A weekly feature from from ctvnews.ca! The Crouse Review is a quick, hot take on the weekend’s biggest movies! This week Richard looks at “Paddington 2,” one of the most entertaining movies of the year, the train terror movie “The Commuter” and the family drama “Happy End.”
Richard sits in with CTV NewsChannel anchor Marcia MacMillan to have a look at “Paddington 2, a movie Richard is already calling one of the best of the year, Liam Neeson’s long journey home in “The Commuter” and the ironically titled family drama “Happy Ending.”
The last time we saw Paddington, the cuddly, orphaned teddy bear voiced by Ben Whishaw, left Peru armed only with a “worrying marmalade problem” and his distinctive red hat. Arriving at Paddington Station in London he was adopted by the Brown family after an uncomfortably close scrap with a crazed taxidermist.
“Paddington 2” finds the bear settled in to a comfortable life with the Browns—Mary (Sally Hawkins), Henry (Hugh Bonneville) and kids Judy (Madeline Harris) and Jonathan (Samuel Joslin)—and trying to save money to buy his Aunt Lucy (voice of Imelda Staunton) an antique pop up book of London for her birthday. When the book is stolen from Samuel Gruber’s antique shop Paddington is accused of the crime, wrongfully convicted and jailed. While the bear languishes in prison the Browns attempt to prove Paddington’s innocence. “Paddington wouldn’t hesitate if any of us needed help,” says Henry. “He looks for the good in all of us.” One jailbreak later Paddington is also on the case, convinced he knows who took the book but can he solve the case before Aunt Lucy’s centenary celebration?
With his red hat and blue duffle coat Paddington is almost un-bear-ably cute. Gentle and good-natured, he’s at the very heart of the movie. Instead, it’s a good old-fashioned romp with larger-than-life characters supplied by Hugh Grant, in a fun pantomime performance and Brendan Gleeson as Knuckles McGinty, a hardened criminal whose bluster disguises his warm heart.
Mostly though, it about the bear. With soulful eyes, good manners and large doses of slapstick—he’s a furry little Charlie Chaplin, excelling in physical humour with lots of heart—he’s a joyful presence. Without an ounce of cynicism “Paddington 2” transmits messages of tolerance, friendship and loyalty but never at the expense of the story. Those characteristics are so central to Paddington’s character that the movie positively drips with not only the sticky sweet smell of delicious marmalade (the bear’s favourite snack) but emotional depth as well.
Add to that a delightful ode to Chaplin’s trip through a factory machine’s cogs in “Modern Times,” some expertly delivered belly laughs and you have one of the most entertaining films likely to be released this year.
“Paddington 2” isn’t just a kid’s flick, it’s a film for the whole family; it’s one of those rare movies for children it doesn’t just feel like an excuse to sell toys. #paddingtonpower
Richard sits in on the CJAD Montreal morning show with host Andrew Carter to talk about “Paddington 2, a movie Richard is already calling one of the best of the year, Liam Neeson’s long journey home in “The Commuter” and the ironically titled family drama “Happy Ending.”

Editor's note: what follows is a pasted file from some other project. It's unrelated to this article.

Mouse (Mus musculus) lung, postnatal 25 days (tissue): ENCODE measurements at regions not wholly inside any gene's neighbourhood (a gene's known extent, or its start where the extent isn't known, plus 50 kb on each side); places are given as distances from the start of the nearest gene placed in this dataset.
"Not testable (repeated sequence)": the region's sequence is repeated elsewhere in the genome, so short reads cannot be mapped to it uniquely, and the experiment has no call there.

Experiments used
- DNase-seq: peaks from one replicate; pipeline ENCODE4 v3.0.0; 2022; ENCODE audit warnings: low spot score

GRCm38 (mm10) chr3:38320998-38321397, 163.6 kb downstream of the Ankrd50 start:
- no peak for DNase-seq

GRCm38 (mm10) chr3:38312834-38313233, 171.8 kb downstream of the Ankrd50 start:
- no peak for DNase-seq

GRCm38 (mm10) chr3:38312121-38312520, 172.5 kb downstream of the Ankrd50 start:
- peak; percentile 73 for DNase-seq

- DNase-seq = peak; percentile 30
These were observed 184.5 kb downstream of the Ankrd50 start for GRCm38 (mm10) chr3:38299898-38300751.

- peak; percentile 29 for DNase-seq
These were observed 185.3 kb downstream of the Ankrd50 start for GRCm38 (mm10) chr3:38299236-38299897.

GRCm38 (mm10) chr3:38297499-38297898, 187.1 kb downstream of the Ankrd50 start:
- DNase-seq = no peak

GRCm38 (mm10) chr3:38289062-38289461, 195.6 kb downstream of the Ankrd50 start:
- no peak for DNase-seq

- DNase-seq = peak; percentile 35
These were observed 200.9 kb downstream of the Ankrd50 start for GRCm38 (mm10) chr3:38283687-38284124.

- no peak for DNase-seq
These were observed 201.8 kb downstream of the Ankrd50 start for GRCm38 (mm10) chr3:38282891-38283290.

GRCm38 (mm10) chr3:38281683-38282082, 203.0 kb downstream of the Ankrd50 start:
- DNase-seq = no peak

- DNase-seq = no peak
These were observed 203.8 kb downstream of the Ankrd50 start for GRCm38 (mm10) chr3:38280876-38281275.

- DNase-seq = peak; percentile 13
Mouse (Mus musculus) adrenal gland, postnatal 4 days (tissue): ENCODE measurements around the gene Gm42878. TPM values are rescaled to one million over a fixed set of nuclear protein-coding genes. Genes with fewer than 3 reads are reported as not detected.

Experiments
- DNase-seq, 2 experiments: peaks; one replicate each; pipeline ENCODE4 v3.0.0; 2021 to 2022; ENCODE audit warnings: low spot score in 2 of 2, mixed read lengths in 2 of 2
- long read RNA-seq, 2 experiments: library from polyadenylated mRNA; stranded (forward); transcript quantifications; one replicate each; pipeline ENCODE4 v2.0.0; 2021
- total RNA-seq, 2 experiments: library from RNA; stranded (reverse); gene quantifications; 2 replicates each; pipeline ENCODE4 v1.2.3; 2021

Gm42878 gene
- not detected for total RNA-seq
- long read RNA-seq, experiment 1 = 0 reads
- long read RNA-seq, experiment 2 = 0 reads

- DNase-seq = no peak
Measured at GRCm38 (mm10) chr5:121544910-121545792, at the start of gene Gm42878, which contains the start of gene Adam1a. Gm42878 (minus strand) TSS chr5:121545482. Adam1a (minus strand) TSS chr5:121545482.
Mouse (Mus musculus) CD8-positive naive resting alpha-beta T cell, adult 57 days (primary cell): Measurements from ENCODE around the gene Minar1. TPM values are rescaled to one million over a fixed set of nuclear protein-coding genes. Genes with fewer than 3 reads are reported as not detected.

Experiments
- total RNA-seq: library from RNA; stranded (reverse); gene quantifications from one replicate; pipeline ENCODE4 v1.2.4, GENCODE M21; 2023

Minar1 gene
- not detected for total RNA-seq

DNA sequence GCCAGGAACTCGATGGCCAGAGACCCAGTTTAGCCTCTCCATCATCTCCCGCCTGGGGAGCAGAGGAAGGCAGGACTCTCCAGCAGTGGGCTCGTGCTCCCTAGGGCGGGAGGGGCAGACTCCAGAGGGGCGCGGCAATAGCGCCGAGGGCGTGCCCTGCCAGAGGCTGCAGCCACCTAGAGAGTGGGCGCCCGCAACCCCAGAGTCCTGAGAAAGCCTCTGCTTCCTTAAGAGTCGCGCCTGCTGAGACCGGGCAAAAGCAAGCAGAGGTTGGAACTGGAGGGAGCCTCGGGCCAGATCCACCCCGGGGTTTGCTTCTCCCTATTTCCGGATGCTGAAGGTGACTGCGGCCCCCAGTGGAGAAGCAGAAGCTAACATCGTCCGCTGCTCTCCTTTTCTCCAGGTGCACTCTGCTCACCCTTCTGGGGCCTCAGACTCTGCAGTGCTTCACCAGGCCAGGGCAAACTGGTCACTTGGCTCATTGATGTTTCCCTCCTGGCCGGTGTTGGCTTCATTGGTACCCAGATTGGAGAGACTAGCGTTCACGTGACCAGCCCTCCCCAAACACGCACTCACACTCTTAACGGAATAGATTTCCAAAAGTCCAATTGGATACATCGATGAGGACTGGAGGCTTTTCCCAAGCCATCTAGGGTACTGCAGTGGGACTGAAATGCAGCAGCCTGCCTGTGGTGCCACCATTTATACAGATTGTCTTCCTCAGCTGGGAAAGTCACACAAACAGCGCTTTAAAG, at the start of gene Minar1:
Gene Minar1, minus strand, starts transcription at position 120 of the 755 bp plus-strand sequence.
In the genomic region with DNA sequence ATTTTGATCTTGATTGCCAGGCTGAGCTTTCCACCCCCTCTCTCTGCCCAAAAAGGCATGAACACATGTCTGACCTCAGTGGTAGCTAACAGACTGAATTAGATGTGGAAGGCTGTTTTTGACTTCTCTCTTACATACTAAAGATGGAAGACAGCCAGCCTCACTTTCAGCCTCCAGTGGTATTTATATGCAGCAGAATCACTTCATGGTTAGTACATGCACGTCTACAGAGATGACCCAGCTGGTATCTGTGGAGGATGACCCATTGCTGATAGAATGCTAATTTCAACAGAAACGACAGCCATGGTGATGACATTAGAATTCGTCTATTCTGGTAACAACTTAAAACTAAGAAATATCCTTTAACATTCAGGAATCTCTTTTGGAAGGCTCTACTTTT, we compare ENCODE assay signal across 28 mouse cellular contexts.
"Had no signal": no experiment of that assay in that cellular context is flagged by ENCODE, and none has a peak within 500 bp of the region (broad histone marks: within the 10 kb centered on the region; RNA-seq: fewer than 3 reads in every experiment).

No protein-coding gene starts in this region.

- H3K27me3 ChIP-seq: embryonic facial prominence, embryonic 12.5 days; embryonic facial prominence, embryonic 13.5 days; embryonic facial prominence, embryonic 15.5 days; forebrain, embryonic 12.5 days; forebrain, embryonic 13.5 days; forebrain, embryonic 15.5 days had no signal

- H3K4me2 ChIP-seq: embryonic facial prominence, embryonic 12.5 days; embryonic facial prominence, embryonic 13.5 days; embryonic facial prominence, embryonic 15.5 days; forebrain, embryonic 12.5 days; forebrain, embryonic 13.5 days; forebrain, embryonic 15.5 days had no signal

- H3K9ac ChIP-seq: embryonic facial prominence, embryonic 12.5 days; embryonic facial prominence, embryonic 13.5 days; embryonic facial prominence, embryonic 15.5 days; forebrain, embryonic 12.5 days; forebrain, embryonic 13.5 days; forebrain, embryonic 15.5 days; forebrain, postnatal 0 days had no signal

Richard and CP24 anchor Jamie Gutfreund have a look at the weekend’s new movies, Matthew McConaughey in “Gold,” the Oscar nominated “The Red Turtle,” “Trespass Against Us” starring Michael Fassbender and Germany’s entry for Best Foreign Film, “Toni Erdmann.”
Richard sits in with CTV NewsChannel anchor Erin Paul to have a look at the big weekend movies, Matthew McConaughey in “Gold,” the Oscar nominated “The Red Turtle,” “Trespass Against Us” starring Michael Fassbender and Germany’s entry for Best Foreign Film, “Toni Erdmann.”
Richard sits in on the CFRA Morning Show with host Bill Carroll to talk about the weekend’s big releases, Matthew McConaughey in “Gold,” the Oscar nominated “The Red Turtle,” “Trespass Against Us” starring Michael Fassbender and Germany’s entry for Best Foreign Film, “Toni Erdmann.”
For the second time in a year Brendan Gleeson and Michael Fassbender play father and son on screen. Recently Fassbender’s daddy issues with Gleason in “Assassin’s Creed” came to an abrupt Oedipus-esque end. “Trespass Against Us” once again pits them against one another, this time with Irish accents and an anti-establishment attitude.
Gleeson is Colby Cutler, the patriarch of a band of Irish outlaws, including son Chad (Fassbender). They live on the fringes of society, sequestered away in a fleet of trailers in the country. Colby’s influence over the clan is complete. His children are home schooled, taught flat earth nonsense and the ways of thievery.
Chad and Colby butt heads as the son tries make a better life for his wife (Lyndsey Marshal) and children by putting crime and his father’s domineering influence in the rear view mirror.
Before walking the straight and narrow Chad attracts the unwanted attention of the police when he agrees to the proverbial one last job, the robbery of a well-known local judge.
Other than deep seeded daddy issues and a seemingly unattainable desire to do better Chad, as played by Fassbender, doesn’t bring much to the story except for the actor’s charisma. He, and everyone else, are archetypes, done before and done better in other family crime films.
Despite being based on a real life crew of sibling lawbreakers, there’s nothing distinctive enough, or the sympathetic enough about the lot of them to maintain interest
A couple of quirky, pulse racing the action sequences—Fassbender hides under a cow!—inject some spunk into what otherwise is a lifeless affair.